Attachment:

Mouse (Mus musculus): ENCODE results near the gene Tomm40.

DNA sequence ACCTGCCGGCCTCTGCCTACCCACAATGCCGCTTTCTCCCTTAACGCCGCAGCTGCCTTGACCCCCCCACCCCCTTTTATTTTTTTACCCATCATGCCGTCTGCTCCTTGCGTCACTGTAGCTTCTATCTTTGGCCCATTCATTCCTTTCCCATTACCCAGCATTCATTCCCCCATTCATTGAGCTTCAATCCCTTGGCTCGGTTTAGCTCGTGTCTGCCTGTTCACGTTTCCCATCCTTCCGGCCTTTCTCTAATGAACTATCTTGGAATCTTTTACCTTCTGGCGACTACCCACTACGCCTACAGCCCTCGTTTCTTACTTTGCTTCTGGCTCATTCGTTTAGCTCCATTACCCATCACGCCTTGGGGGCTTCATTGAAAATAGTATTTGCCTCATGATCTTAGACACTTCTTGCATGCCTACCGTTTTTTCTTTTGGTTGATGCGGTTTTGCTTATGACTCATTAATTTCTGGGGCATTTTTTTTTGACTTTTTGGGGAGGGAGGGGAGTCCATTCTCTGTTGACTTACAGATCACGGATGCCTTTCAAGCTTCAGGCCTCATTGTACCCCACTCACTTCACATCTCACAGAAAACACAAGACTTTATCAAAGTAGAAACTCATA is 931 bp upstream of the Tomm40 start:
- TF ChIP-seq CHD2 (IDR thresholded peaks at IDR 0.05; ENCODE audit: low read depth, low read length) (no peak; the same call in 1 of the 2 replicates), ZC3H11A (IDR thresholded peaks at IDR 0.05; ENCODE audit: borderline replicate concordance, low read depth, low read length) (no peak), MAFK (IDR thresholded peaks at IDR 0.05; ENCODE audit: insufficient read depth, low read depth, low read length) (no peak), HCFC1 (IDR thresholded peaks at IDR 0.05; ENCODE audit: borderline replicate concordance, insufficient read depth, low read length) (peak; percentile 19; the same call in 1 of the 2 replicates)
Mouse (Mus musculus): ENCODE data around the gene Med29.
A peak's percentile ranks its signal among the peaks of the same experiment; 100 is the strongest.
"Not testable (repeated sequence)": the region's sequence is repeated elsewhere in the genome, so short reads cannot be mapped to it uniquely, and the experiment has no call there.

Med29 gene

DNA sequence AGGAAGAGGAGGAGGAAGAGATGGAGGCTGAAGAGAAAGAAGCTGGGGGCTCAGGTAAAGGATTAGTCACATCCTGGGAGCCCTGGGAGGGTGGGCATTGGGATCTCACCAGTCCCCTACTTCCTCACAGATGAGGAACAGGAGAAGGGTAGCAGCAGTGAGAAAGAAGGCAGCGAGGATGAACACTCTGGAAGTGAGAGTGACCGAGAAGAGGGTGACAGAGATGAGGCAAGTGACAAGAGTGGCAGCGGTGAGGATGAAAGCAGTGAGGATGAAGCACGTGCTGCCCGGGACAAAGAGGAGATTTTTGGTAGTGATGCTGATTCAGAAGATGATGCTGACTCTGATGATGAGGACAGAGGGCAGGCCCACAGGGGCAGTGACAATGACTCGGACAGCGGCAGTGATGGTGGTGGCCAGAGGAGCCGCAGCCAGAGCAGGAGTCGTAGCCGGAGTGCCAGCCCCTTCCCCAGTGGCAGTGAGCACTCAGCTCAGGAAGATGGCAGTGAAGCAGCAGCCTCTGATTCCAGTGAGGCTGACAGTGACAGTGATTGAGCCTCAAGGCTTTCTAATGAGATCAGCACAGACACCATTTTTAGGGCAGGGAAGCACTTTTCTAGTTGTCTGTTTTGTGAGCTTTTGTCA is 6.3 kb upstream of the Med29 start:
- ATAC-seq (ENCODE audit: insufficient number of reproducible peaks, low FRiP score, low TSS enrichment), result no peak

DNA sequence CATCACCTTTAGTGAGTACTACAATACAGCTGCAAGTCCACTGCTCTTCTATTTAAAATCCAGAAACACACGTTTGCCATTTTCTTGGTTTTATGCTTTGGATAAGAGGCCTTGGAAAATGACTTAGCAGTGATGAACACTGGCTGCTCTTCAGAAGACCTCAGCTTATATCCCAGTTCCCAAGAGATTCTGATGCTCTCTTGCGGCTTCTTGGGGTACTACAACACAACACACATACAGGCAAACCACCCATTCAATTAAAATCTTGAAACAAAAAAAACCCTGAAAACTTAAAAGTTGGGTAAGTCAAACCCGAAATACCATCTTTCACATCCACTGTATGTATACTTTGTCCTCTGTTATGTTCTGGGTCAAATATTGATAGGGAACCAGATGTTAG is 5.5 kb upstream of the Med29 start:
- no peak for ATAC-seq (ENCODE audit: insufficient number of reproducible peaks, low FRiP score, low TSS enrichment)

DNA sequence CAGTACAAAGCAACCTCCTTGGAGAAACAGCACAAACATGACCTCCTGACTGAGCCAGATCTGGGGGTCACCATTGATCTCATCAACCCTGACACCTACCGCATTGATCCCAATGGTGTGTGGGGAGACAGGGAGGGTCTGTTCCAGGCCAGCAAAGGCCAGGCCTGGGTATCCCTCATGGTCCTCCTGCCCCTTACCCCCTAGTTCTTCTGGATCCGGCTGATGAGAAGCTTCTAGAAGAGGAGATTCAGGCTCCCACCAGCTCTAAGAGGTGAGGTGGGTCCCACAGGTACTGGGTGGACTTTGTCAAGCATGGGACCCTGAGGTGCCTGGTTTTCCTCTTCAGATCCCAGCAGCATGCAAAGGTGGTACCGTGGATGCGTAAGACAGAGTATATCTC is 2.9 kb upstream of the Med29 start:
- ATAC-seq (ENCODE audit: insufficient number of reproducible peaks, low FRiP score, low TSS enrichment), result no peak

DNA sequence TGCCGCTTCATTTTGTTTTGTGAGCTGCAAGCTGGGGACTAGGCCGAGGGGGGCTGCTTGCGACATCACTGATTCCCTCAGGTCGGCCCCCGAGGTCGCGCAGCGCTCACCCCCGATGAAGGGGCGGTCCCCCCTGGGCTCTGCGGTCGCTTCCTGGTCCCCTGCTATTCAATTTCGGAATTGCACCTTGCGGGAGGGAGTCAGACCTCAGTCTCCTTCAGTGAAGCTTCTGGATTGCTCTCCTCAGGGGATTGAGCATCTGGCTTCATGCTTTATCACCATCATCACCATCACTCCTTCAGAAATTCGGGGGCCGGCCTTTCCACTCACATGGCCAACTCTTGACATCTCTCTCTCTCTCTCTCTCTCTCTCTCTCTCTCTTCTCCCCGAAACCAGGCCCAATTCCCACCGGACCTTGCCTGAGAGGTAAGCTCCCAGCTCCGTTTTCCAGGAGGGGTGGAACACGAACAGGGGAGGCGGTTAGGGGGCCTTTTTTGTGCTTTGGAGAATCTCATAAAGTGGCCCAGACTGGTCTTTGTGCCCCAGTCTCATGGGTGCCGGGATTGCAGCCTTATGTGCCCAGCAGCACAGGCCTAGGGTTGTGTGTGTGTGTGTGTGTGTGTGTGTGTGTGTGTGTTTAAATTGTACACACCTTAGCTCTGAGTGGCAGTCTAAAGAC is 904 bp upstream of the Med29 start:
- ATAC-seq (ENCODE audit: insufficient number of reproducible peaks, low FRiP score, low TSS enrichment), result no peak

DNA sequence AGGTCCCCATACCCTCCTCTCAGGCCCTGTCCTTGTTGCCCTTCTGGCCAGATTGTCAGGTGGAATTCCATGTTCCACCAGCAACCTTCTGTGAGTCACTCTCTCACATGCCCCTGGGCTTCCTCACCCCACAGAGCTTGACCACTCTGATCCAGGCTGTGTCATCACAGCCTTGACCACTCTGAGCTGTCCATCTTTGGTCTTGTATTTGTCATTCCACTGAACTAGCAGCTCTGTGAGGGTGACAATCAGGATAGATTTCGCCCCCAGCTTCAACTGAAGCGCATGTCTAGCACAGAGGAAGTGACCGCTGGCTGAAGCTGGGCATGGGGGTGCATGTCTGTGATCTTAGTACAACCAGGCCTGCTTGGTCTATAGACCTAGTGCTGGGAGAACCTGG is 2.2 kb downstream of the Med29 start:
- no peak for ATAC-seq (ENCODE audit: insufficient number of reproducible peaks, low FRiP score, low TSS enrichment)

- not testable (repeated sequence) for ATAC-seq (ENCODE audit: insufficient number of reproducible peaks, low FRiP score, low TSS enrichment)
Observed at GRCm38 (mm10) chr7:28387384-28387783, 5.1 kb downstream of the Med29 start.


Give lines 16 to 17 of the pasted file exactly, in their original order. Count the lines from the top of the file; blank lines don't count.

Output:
DNA sequence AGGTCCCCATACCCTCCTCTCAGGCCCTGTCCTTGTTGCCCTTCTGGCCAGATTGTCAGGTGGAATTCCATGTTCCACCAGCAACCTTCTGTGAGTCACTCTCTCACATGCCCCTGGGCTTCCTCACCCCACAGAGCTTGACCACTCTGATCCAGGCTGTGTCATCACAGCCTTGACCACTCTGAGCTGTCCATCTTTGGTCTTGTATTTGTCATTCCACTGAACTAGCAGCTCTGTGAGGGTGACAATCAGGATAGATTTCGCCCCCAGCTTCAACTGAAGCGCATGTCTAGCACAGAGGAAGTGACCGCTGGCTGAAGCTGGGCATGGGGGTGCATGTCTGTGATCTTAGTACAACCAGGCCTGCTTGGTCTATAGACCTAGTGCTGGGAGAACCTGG is 2.2 kb downstream of the Med29 start:
- no peak for ATAC-seq (ENCODE audit: insufficient number of reproducible peaks, low FRiP score, low TSS enrichment)